Jeff Sessions Says Christian Bakers Have ‘Fundamental Right’ to Refuse to Make Cakes for Homosexual Weddings Because of Their Religious Beliefs

Attorney General Jeff Sessions says Christian bakers who refuse to make cakes for same-sex weddings have a ‘fundamental right’ to follow their conscience instead of serving their customers

U.S. Attorney General Jeff Sessions suggested Tuesday that courts should side with bakeries whose owners refuse to fill orders for same-sex weddings.

The Department of Justice has already sided with a Christian baker in Colorado who refused to make a gay couple’s wedding cake because their marriage runs counter to his religious beliefs.

Forcing Jack Phillips, the owner of Masterpiece Cakeshop in Denver, to provide a service for the two men’s nuptials would be a violation of his constitutional rights, the Department of Justice said last month in a Supreme Court brief.

Now in an interview with the Christian Broadcasting Network, Sessions says the freedom to avoid participating in events that violate one’s religion is a ‘fundamental right.’

‘Too often we have ignored what the Constitution actually says,’ the attorney general told CBN’s ‘Faith Nation’ program. ‘It says Congress shall make no law respecting the establishment of a religion nor prohibiting the free exercise thereof.’

Jack Phillips of Masterpiece Cakeshop in Lakewood, Colorado has a case before the Supreme Court after he was found in violation of a state law for turning away a gay couple
Charlie Craig and David Mullins (left and right) wanted a cake to celebrate their nuptials in 2012, but Phillips refused because his Christian faith does not support same-sex marriage

‘So the question is – the cake baker has more than just a personal view here. He has a religious view and he feels that he is not being able to freely exercise his religion, by being required to participate in a ceremony in some fashion that he does not believe in.’

Sessions said the baker’s argument is also supported by the 1990s-era Religious Freedom Restoration Act, a law introduced by Democratic senators Chuck Schumer and the late Ted Kennedy, and signed into law by then-President Bill Clinton.

RFRA, as the law is usually known, holds that the government can’t force Americans to act against their religious beliefs unless there is an urgent and ‘compelling’ government interest in doing it.

‘We think that statute has been ignored too often and not respected sufficiently,’ Sessions said.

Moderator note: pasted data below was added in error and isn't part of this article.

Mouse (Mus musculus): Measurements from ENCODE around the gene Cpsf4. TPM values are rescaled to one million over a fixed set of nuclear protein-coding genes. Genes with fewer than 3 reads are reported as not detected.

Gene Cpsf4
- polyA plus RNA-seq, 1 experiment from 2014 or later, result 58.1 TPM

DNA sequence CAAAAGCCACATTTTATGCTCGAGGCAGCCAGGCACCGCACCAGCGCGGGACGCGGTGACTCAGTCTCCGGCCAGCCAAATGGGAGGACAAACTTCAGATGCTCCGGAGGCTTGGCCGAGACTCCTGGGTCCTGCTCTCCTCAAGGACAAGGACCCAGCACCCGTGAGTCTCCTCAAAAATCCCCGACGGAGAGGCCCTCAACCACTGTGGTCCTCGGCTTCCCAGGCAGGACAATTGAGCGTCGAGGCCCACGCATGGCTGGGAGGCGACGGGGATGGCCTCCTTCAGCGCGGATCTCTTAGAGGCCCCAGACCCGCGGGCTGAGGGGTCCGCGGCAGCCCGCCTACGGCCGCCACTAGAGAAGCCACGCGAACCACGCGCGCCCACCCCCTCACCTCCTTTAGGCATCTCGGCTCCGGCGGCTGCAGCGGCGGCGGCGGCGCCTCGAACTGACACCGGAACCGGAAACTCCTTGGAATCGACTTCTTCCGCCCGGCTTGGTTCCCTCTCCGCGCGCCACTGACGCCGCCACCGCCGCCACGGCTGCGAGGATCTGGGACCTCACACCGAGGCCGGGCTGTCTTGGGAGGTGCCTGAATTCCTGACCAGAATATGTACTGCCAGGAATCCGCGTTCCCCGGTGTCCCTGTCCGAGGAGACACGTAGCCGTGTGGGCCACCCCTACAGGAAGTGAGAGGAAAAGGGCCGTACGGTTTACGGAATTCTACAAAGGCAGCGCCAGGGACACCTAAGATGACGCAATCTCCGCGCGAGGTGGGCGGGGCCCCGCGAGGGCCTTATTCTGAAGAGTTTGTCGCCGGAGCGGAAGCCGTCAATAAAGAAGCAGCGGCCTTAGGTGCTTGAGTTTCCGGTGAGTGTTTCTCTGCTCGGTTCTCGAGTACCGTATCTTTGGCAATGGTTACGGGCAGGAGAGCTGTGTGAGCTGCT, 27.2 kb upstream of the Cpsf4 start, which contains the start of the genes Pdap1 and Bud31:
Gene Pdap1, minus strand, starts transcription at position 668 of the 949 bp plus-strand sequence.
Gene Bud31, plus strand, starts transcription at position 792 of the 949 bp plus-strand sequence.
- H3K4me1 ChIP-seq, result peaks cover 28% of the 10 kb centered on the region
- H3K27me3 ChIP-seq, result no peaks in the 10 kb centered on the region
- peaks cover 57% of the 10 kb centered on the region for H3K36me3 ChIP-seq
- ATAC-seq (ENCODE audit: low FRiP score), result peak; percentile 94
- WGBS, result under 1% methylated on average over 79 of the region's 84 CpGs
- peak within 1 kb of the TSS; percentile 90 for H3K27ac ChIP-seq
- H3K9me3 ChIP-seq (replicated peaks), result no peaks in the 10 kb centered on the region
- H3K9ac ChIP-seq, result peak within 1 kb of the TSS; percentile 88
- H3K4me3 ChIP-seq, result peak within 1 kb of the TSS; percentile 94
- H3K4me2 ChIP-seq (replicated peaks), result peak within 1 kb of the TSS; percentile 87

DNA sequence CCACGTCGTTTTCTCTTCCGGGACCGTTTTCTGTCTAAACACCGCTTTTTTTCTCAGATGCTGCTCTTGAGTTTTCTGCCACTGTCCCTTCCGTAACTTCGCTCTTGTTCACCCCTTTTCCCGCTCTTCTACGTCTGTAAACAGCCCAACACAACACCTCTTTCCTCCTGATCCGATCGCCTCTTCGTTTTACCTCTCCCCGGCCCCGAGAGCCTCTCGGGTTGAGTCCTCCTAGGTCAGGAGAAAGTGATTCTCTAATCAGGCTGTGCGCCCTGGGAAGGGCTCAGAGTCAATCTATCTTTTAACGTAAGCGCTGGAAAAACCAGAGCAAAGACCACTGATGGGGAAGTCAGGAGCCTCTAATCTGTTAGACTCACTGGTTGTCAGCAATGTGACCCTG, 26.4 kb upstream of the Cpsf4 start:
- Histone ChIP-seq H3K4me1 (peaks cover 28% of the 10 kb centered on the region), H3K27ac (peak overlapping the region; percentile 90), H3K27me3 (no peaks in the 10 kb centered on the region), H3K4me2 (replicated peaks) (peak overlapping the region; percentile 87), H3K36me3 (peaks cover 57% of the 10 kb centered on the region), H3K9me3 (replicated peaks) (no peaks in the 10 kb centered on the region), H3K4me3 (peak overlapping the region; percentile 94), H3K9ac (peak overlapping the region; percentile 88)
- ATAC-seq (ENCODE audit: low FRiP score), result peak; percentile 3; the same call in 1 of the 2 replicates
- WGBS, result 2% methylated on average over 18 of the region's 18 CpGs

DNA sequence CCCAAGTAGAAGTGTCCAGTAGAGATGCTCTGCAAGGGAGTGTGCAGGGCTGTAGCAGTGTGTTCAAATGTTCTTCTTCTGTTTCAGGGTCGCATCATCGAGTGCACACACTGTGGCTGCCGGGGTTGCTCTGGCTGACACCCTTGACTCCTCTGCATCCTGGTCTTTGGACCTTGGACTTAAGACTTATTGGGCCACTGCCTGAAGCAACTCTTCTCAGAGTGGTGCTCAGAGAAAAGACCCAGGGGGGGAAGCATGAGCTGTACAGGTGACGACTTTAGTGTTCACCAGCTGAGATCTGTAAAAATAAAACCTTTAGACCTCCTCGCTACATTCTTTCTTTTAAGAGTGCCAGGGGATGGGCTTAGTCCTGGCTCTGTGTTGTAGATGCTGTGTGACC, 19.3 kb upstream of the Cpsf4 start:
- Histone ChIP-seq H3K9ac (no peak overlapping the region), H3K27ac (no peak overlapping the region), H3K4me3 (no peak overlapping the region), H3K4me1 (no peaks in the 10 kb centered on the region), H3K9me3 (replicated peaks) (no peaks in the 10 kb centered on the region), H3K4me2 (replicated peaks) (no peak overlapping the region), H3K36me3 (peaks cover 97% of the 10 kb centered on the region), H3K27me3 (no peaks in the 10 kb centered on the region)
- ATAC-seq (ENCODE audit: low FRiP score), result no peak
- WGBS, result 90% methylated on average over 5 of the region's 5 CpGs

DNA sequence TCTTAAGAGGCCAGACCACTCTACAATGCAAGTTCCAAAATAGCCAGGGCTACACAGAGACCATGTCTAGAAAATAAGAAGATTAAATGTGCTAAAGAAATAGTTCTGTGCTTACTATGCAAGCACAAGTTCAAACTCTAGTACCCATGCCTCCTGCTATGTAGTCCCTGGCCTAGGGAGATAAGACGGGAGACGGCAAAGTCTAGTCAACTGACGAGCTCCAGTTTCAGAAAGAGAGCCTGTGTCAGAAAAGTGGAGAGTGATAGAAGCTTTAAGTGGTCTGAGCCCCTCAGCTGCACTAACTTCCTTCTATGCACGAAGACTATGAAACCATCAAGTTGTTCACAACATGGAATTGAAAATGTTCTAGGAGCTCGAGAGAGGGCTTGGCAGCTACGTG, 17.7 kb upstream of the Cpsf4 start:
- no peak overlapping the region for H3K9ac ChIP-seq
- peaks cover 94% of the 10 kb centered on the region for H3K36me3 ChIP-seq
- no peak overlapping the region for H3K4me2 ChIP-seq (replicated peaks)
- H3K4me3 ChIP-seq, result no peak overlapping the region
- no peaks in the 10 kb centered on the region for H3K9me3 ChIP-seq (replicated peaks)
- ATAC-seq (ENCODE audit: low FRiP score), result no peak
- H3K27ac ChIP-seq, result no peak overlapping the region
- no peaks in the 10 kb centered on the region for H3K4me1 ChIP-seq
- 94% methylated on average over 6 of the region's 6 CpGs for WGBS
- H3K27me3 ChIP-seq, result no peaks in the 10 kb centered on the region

The Supreme Court will hear Phillips’ case this fall. He is challenging a Colorado law that held him liable for turning away Charlie Craig and David Mullins, who wanted a cake for their 2012 wedding.

Phillips refused because his Christian faith opposes same-sex marriages, arguing that he shouldn’t be forced to honor one.

The Justice Department’s brief to the high court claims: ‘Forcing Phillips to create expression for and participate in a ceremony that violates his sincerely held religious beliefs invades his First Amendment rights.

‘In the view of the United States, a … First Amendment intrusion occurs where a public accommodations law compels someone to create expression for a particular person or entity and to participate, literally or figuratively, in a ceremony or other expressive event.’

The legal fight broke out in 2012 Mullins and Craig complained about Phillips’ shop on Facebook – and then filed a complaint with the Colorado Civil Rights Commission.

The state sided with the couple even though they were able to find another baker who was willing to take their order.

Phillips said artisans can’t be compelled to produce works celebrating an event that violates the artist’s religion. The DOJ sided with him.

‘A custom wedding cake can be sufficiently artistic to qualify as pure speech, akin to a sculptural centerpiece,’ the Justice Department wrote.

‘In short, a custom wedding cake is not an ordinary baked good; its function is more communicative and artistic than utilitarian.’

If Phillips wins the case, the DOJ cautions, only businesses that engage in creative acts similar to making a custom cake might occasionally be exempt from state anti-discrimination laws.

The American Civil Liberties Union, which represents Mullins and Craig, sees things differently.

‘What the Trump administration is advocating for is nothing short of a constitutional right to discriminate,’ ACLU lawyer Louise Melling said last month.

Southern California baker Cathy Miller faced boycotts in August for refusing to make wedding cakes for same-sex couples
Miller referred gay wedding cakes to her competitor, telling people her faith prohibited her from using her Tastries Bakery to support the occasions

In a similar case, a southern California bakery faced boycotts in August for refusing to make wedding cakes for same-sex couples.

Cathy Miller, the owner of Tastries Bakery in Bakersfield, said her Christian beliefs prohibit she from making cakes for gay weddings. She said she’s had this policy for the past five years with no issue.

Following a cake-tasting event, Miller offered to refer orders from same-sex couples to her competitor, a business called Gimme Some Sugar Cakes.

She said in one TV news interview that ‘my husband and I are Christians, and we know that God created everyone and he created everyone equal. So it’s not that we don’t like people of certain groups of people.

‘There’s just certain things that violate my conscience,’ she explained. ‘My conscience will not allow me to participate in things that I feel are wrong.’

‘Our business is God’s business,’ Miller added. ‘We work for him. Participating in the celebration of a same-sex marriage goes against my conscience. I shouldn’t be picked on because of my beliefs.’

SOURCE: Daily Mail, David Martosko